Feb 13, 2012
Diabetics Are Twice as Likely to Have Hearing Loss: HearUSA Centers Offer Free Hearing Screenings
A landmark study funded by the National Institute of Diabetes and Digestive and Kidney Diseases (NIDDK) at the National Institutes of Health (NIH), found that adults with diabetes are about twice as likely to have hearing loss as those who do not have diabetes. Based on the findings of the study, five million Americans living with diabetes also have hearing loss that, in many cases, remains undetected and untreated.
The study analyzed the results of hearing tests given to a nationally representative sample of U.S adults. The tests measured participants’ ability to hear low-, middle -, and high-frequency sounds in both ears. The study’s conclusion: “Hearing impairment is common in adults with diabetes, and diabetes seems to be an independent risk factor for the condition.”
The study linking diabetes and hearing loss was published in the Annals of Internal Medicine. In its editorial, the publication said, “In many cases of mild to moderate hearing loss, patients are not aware of what they cannot hear; thus, screening for hearing loss in individuals at risk could lead to interventions that would affect their ability to communicate, their productivity and their safety.” NIH investigators recommended that all patients with diabetes be screened for hearing loss.
The senior author of the study said, “As diabetes becomes more common, the disease may become a more significant contributor to hearing loss.” Untreated hearing loss is serious: Studies have linked untreated hearing loss to stress and depression, avoidance of social situations, reduced job performance and earning power, diminished psychological and overall health and increased risk to personal safety.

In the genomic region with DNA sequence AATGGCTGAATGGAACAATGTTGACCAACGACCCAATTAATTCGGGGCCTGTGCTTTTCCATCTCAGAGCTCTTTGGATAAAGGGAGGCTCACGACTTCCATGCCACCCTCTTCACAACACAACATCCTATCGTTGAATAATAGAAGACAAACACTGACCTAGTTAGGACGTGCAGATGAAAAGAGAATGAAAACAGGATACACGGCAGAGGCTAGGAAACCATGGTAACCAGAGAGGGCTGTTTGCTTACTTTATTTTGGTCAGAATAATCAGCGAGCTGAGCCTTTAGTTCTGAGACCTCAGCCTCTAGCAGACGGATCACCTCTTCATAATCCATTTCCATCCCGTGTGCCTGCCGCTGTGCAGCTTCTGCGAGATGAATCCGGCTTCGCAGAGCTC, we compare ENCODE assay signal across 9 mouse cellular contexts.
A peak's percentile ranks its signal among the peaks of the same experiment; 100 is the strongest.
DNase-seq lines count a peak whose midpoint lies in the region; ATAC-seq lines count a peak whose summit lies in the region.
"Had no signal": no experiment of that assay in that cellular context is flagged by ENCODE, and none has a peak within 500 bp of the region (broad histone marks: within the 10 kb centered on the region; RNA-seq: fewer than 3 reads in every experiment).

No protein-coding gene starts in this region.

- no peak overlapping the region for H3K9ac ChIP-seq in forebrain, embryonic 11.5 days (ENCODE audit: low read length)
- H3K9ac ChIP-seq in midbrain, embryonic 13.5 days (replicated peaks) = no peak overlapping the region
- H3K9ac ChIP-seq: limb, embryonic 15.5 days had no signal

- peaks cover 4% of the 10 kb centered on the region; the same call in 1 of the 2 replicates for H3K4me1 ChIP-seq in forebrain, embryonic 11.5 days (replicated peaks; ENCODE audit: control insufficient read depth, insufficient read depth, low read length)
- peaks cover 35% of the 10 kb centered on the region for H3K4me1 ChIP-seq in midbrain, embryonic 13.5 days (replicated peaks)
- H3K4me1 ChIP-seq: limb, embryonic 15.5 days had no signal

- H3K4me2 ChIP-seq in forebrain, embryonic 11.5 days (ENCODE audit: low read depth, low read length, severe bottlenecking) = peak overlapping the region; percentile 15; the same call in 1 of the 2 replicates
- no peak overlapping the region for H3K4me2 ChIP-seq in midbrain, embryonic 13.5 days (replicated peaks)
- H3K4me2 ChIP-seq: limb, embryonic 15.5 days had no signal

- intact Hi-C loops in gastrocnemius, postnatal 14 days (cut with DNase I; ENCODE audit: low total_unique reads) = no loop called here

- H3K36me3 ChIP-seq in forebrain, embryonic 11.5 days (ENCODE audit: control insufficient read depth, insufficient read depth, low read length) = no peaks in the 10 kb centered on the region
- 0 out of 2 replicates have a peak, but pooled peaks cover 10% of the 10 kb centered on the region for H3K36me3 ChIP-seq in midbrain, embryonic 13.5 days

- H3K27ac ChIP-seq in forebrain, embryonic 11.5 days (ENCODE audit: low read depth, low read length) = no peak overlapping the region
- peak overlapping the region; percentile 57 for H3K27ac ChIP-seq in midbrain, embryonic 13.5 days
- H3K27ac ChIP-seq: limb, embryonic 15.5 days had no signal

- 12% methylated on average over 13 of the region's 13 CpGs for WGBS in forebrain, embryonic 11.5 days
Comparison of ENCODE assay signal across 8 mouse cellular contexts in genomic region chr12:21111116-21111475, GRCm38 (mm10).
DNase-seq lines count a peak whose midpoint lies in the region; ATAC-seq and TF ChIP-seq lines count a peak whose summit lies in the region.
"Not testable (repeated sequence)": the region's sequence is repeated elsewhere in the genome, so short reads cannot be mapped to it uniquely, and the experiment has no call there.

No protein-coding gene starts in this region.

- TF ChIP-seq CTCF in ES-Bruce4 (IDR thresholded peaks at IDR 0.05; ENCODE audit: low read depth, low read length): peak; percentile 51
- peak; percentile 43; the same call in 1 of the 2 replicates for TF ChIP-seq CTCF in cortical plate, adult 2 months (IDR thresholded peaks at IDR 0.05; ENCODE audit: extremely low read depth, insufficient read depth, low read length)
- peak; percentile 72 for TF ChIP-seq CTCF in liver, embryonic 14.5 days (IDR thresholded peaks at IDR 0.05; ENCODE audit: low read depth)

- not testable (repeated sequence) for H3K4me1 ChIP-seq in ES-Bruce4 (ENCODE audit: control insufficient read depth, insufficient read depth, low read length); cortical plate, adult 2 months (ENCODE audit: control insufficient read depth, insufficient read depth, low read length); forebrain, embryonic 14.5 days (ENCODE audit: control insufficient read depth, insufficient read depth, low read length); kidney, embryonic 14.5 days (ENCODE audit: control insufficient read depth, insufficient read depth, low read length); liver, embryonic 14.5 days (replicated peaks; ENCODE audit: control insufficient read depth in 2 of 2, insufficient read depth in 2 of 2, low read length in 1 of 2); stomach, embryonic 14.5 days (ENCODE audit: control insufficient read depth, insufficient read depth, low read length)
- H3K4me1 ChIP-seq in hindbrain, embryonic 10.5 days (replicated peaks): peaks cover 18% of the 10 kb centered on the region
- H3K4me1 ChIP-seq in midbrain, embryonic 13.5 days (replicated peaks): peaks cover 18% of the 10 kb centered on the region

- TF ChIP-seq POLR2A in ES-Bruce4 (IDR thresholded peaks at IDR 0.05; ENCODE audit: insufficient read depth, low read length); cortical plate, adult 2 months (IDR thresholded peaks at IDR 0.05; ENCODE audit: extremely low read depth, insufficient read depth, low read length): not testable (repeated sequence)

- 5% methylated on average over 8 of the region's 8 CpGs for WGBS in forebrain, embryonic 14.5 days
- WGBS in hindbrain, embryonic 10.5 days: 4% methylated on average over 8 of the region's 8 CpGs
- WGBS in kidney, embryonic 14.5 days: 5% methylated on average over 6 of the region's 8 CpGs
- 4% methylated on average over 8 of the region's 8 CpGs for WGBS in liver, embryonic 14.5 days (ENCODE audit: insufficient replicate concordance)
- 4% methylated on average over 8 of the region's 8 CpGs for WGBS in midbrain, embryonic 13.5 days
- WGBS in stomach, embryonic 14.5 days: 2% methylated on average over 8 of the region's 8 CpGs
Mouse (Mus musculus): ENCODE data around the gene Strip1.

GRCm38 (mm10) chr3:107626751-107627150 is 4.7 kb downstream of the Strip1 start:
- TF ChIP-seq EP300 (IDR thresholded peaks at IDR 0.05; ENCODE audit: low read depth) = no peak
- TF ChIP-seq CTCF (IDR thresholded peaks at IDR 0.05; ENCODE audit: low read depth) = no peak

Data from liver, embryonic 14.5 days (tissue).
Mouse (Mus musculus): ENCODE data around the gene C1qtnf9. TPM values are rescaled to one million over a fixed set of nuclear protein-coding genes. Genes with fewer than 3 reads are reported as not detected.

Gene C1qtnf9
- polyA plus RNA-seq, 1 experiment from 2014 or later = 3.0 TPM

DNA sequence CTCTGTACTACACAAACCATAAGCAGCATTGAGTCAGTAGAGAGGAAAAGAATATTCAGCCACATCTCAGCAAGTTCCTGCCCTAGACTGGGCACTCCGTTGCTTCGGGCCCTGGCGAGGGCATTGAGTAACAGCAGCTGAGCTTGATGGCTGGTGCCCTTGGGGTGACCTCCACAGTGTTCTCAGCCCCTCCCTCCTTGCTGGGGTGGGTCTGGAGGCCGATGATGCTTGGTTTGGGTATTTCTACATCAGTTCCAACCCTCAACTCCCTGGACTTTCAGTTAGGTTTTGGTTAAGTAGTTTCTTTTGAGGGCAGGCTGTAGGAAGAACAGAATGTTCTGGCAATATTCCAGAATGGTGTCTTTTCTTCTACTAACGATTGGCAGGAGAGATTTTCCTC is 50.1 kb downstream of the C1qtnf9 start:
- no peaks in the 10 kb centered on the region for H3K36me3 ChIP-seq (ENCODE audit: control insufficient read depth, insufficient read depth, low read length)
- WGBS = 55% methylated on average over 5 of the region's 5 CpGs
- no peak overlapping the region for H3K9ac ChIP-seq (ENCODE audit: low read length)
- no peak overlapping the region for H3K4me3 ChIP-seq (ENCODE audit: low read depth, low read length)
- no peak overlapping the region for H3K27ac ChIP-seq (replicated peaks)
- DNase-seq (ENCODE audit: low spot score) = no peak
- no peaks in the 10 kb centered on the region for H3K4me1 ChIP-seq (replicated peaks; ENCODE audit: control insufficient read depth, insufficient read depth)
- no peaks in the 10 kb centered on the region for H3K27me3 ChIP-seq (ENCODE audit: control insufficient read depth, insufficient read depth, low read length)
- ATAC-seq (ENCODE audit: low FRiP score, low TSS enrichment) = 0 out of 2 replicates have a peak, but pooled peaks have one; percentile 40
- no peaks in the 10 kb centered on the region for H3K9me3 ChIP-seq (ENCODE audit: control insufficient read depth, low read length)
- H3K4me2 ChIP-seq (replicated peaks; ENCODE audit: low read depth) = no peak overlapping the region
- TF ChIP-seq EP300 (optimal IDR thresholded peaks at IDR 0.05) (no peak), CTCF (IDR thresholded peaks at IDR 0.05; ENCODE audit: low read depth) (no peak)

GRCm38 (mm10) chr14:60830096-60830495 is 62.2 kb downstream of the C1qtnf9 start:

Researchers suggest diabetes damages the nerves and blood vessels of the inner ear resulting in hearing loss and vestibular disturbances, such as impaired balance and gait. The Better Hearing Institute notes that those who have difficulty hearing can experience such distorted and incomplete communication that it seriously impacts their professional and personal lives, at times leading to isolation and withdrawal.
“Hearing loss affects virtually every aspect of a person’s life, making it all the harder for people with diabetes to cope with their disease,” said Sergei Kochkin, executive director of the Better Hearing Institute. “A hearing check is invaluable in determining whether or not someone with diabetes does have a hearing loss and will help to ensure that they get the treatment they need.
Annual hearing screenings for diabetic patients could lead to intervention that would improve communication, productivity, safety and quality of life. Call HearUSA at 1-800-442-8231 to schedule a private appointment.